Union Station Lures a Kaiser Unit

Kaiser is leasing close to half of an approximately 507,000-square-foot building developed by Property Group Partners, the real-estate arm of French Louis Dreyfus SAS, and Fisher Brothers of New York.

Washington’s acclaimed redevelopment of Union Station roughly two decades ago was a catalyst that helped transform an area north of Massachusetts Avenue from a patch dotted with low-rise industrial buildings and empty lots into one of the city’s hottest office destinations.

Now health provider Kaiser Foundation Health Plan Inc., of Oakland, Calif., has signed the city’s biggest lease of the year in a speculative office development in that area, a sign Union Station’s crowded corridors of shops and restaurants still have drawing power despite the recession.

The developer also signed an earlier lease with the American Chemistry Council to occupy about 90,000 square feet. That makes the building about 60% leased, a level that would give comfort to most developers hitting the market with space during the worst recession since the end of World War II.

The deal is in part a testament to the continued draw of the location and the appeal of its connection via an underground walkway to Union Station, says Bruce Pascal, executive vice president of CB Richard Ellis in Washington, who represented Louis Dreyfus in the transaction. “Large deals are still happening in our city,” Mr. Pascal says.

In a better market, Kaiser might have had a harder time beating out more-traditional office tenants for such prime space. Many landlords prefer not to mix consumer-oriented companies like medical offices with more traditional office users, brokers say.

These days, however, nearly any tenant is a good tenant, and large, credit-worthy companies like Kaiser are in the driver’s seat. Jeffrey Sussman, president of Louis Dreyfus Property Group, says the company would be pleased to have leased the space to Kaiser in any market.

The building, designed by Pritzker Architecture Prize-winner Kevin Roche, is a short walk from the Capitol building and is part of the Station Place development complex that also includes the Securities and Exchange Commission headquarters. Kaiser says it will open the company’s Capitol Hill medical office in the space in 2011. Patients will be able to visit primary and specialty-care doctors in the building, and pharmacy, laboratory and imaging services also will be available.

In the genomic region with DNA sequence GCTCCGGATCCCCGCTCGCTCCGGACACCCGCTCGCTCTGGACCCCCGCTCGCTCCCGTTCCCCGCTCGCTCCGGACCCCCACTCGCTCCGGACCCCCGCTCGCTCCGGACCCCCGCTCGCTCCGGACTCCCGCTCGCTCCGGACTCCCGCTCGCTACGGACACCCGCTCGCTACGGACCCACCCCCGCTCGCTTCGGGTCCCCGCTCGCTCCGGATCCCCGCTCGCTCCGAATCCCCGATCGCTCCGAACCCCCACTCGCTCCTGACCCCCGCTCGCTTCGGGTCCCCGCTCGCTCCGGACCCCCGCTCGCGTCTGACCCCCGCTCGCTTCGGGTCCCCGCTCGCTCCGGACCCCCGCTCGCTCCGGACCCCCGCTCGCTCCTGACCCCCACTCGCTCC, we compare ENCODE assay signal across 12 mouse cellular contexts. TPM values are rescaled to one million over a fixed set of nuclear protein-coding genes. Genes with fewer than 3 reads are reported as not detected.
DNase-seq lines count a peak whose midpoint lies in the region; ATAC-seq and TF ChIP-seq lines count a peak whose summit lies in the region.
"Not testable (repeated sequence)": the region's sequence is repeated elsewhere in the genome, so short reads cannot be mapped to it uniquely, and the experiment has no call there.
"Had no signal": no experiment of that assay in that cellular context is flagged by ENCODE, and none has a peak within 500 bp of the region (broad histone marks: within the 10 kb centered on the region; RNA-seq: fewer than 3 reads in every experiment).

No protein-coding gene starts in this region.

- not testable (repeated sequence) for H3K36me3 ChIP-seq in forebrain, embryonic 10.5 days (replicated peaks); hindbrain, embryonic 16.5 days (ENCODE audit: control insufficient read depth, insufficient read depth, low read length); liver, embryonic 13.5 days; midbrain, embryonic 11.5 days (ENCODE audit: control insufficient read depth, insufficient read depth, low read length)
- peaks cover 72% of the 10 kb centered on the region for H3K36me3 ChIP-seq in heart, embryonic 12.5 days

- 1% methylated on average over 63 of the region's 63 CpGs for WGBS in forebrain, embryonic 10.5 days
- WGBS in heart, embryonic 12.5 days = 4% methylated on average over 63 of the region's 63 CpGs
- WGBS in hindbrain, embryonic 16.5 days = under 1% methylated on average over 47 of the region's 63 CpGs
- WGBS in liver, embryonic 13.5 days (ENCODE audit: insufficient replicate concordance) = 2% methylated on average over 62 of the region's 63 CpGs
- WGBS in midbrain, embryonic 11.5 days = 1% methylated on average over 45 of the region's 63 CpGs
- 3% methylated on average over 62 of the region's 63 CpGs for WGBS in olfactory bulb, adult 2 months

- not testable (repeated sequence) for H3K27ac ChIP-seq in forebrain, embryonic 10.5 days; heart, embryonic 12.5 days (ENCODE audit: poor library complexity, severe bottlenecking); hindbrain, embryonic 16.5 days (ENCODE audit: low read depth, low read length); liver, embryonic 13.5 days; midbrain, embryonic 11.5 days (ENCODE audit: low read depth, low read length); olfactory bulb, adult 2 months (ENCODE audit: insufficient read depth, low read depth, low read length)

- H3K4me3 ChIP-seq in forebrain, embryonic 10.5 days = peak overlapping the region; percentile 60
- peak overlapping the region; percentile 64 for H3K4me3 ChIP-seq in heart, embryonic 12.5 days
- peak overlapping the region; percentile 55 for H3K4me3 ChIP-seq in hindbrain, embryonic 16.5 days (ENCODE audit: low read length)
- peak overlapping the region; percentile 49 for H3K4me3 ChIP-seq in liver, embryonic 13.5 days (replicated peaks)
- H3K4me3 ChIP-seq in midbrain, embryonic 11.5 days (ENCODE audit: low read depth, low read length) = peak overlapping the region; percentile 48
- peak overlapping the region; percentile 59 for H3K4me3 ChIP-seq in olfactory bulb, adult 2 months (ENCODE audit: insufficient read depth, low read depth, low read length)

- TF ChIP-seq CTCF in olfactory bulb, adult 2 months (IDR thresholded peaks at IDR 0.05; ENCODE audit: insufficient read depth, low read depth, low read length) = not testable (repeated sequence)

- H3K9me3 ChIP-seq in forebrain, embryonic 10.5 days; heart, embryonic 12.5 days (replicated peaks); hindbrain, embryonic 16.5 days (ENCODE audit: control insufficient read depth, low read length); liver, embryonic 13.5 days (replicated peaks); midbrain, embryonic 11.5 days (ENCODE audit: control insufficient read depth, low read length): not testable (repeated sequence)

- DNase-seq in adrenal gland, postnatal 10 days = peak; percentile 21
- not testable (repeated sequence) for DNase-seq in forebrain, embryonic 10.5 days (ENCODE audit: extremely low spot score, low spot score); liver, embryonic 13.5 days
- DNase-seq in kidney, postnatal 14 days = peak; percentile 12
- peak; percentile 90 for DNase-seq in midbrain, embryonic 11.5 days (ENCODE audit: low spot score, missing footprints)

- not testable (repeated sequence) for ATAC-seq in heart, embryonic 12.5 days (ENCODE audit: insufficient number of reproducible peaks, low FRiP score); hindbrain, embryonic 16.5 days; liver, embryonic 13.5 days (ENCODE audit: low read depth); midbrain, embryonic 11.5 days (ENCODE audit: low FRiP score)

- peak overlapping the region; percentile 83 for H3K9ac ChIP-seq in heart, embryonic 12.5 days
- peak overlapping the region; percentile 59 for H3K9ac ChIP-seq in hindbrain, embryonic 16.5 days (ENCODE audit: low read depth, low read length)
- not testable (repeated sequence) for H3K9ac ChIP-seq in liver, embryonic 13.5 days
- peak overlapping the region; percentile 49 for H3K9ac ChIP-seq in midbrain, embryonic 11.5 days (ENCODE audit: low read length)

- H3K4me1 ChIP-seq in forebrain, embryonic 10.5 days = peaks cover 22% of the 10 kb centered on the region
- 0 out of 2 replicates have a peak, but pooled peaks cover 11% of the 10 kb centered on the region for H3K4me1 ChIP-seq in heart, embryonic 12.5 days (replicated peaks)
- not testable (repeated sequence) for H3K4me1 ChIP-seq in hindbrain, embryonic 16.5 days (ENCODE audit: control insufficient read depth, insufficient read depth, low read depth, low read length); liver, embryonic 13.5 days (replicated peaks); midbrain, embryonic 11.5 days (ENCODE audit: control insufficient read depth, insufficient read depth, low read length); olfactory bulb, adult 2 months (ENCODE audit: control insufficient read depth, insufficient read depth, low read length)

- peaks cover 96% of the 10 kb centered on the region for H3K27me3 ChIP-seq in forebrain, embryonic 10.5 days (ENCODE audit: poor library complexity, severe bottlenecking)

The deal comes as Washington’s office-vacancy rate has risen to a second-quarter rate of 11.7%, from 9.4% in the year-earlier period, the first time it has risen into the double-digit range in about 10 years, according to property consultant Cushman & Wakefield.

Landlords in the submarket that includes the Station Place property have even more headaches, as the area posted a second-quarter vacancy rate of 17.4%, partly because of the surge of new projects conceived in better times, Cushman & Wakefield says.

Rents for prime space like the kind leased by Kaiser have fallen to the high-$40-a-square-foot range, down from the mid-$50 range that some buildings fetched in the area at the peak of the market a year or so ago, says Sigrid Zialcita, director of research for Cushman & Wakefield in McLean, Va. Louis Dreyfus and Kaiser declined to comment on rental rates.

The north of Massachusetts Avenue office market, dubbed Noma by brokers, has grown in recent years as developers, facing rising prices and height restrictions in the traditional central business district, have pushed out from Capitol Hill.

The image of the area has been changed by the renovation of the city’s beaux-arts Union Station in 1988, improved transportation connections and the companies and agencies that have moved to the area.

“People said nobody would ever want to live or work here,” recalls Sam Rose, a partner in the development firm of Greenebaum & Rose Associates. “They were wrong.” Last year, National Public Radio announced it would move its headquarters to the area.